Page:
daemonize runs a command as a Unix daemon. As defined in W. Richard Stevens’ 1990 book, UNIX Network Programming (Addison-Wesley, 1990), a daemon is “a process that executes ‘in the background’ (i.e., without an associated terminal or login shell) either waiting for some event to occur, or waiting to perform some specified task on a periodic basis.” Upon startup, a typical daemon program will:
- Close all open file descriptors (especially standard input, standard output and standard error)
- Change its working directory to the root filesystem, to ensure that it doesn’t tie up another filesystem and prevent it from being unmounted
- Reset its umask value
- Run in the background (i.e., fork)
- Disassociate from its process group (usually a shell), to insulate itself from signals (such as HUP) sent to the process group
- Ignore all terminal I/O signals
- Disassociate from the control terminal (and take steps not to reacquire one)
- Handle any
Most programs that are designed to be run as daemons do that work for themselves. However, you’ll occasionally run across one that does not. When you must run a daemon program that does not properly make itself into a true Unix daemon, you can use daemonize to force it to run as a true daemon.
See the man page for full details.
If the host operating system provides the daemon(3) library routine, daemonize will use it. Otherwise, daemonize uses its own version of daemon(3). This choice is made at compile time. (BSD 4.4-derived operating systems tend to provide their own daemon(3) routine.)
FreeBSD 5.0 introduced a daemon(1) command that is similar to, but less functional, than daemonize.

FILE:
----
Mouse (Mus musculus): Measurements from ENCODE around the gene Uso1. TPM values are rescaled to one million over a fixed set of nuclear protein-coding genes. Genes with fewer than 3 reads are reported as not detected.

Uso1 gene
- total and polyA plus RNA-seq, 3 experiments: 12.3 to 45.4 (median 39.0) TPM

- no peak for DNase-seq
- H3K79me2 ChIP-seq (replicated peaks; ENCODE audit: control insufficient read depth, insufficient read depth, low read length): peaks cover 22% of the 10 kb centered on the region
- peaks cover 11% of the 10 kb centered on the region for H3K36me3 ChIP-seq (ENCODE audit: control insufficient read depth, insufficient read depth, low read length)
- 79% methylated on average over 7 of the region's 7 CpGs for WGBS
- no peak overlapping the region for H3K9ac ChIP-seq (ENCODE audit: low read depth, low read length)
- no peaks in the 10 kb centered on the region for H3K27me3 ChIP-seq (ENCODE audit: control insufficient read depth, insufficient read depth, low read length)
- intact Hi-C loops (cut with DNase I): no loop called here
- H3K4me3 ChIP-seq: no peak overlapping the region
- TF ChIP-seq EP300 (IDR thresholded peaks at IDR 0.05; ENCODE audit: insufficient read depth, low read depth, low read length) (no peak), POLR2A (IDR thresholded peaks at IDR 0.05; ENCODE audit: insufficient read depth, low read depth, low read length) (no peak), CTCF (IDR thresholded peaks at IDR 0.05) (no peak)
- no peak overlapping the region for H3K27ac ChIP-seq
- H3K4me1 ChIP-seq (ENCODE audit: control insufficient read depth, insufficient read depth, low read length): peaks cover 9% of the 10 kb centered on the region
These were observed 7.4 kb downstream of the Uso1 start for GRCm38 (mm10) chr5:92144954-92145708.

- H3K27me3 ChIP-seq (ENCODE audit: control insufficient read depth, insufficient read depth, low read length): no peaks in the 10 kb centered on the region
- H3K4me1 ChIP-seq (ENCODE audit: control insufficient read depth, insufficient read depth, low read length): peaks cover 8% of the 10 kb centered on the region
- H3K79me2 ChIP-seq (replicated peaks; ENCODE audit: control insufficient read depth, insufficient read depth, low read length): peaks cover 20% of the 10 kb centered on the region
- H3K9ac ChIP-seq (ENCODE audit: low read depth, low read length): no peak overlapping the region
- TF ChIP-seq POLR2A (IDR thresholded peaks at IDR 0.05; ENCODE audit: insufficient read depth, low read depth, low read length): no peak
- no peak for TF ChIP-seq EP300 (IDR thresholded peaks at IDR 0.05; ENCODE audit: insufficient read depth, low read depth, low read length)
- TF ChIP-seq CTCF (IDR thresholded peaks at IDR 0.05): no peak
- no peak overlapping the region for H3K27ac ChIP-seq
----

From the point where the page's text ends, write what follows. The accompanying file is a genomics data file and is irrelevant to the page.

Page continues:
daemonize is written in C. Given the number of Unix-like operating systems, and the number of releases of each, it is impractical for me to provide binaries of daemonize for every combination of Unix-like operating system and operating system release.
If you’re on a Mac, you can use homebrew to instsall daemonize, like so:
$ brew install daemonize
If you’re on any other Unix-like operating system, you must build daemonize from source code, as described below.
There are two ways to get the source code:
Download a release zip
You can download a release zip file, containing the source, from the releases page. Just unzip the file to unpack the source directory.
Clone the Git repository
You can also simply clone the git repository, using one of the following commands.
$ git clone git://github.com/bmc/daemonize.git $ git clone http://github.com/bmc/daemonize.git
Once you’ve unpacked the source, change your working directory to the daemonize directory. From there, building and installing the code is fairly typical:
$ sh configure $ make $ sudo make install
For a detailed report of the available
$ sh configure --help
I have personally compiled and tested daemonize on the following platforms:
- FreeBSD 4.x, 8.0-RELEASE, 8.1-RELEASE and 8.2-RELEASE
- Red Hat Enterprise Linux 4 / CentOS 4
- Solaris (SunOS 5.8, 5.10)
- Fedora Core 5
- Ubuntu 8 through 15
- Mac OS X 10.4 (Tiger) and 10.6 through 10.11.
The accompanying “configure” script was generated with GNU autoconf version 2.69. It should work, as is, for most Unix systems.
See the daemonize Change Log for a description of the changes in each version.
Brian Clapper, email@example.com
With the exception of the
install-sh script and the
this software is released under BSD license. See the license for details.
With the exception of the “install-sh” script and the “getopt.c” source, this software is copyright 2003-2015, Brian M. Clapper
I gladly accept patches from their original authors. Feel free to email patches to me or to fork the GitHub repository and send me a pull request. Along with any patch you send:
- Please state that the patch is your original work.
- Please indicate that you license the work to the daemonize project under a BSD License.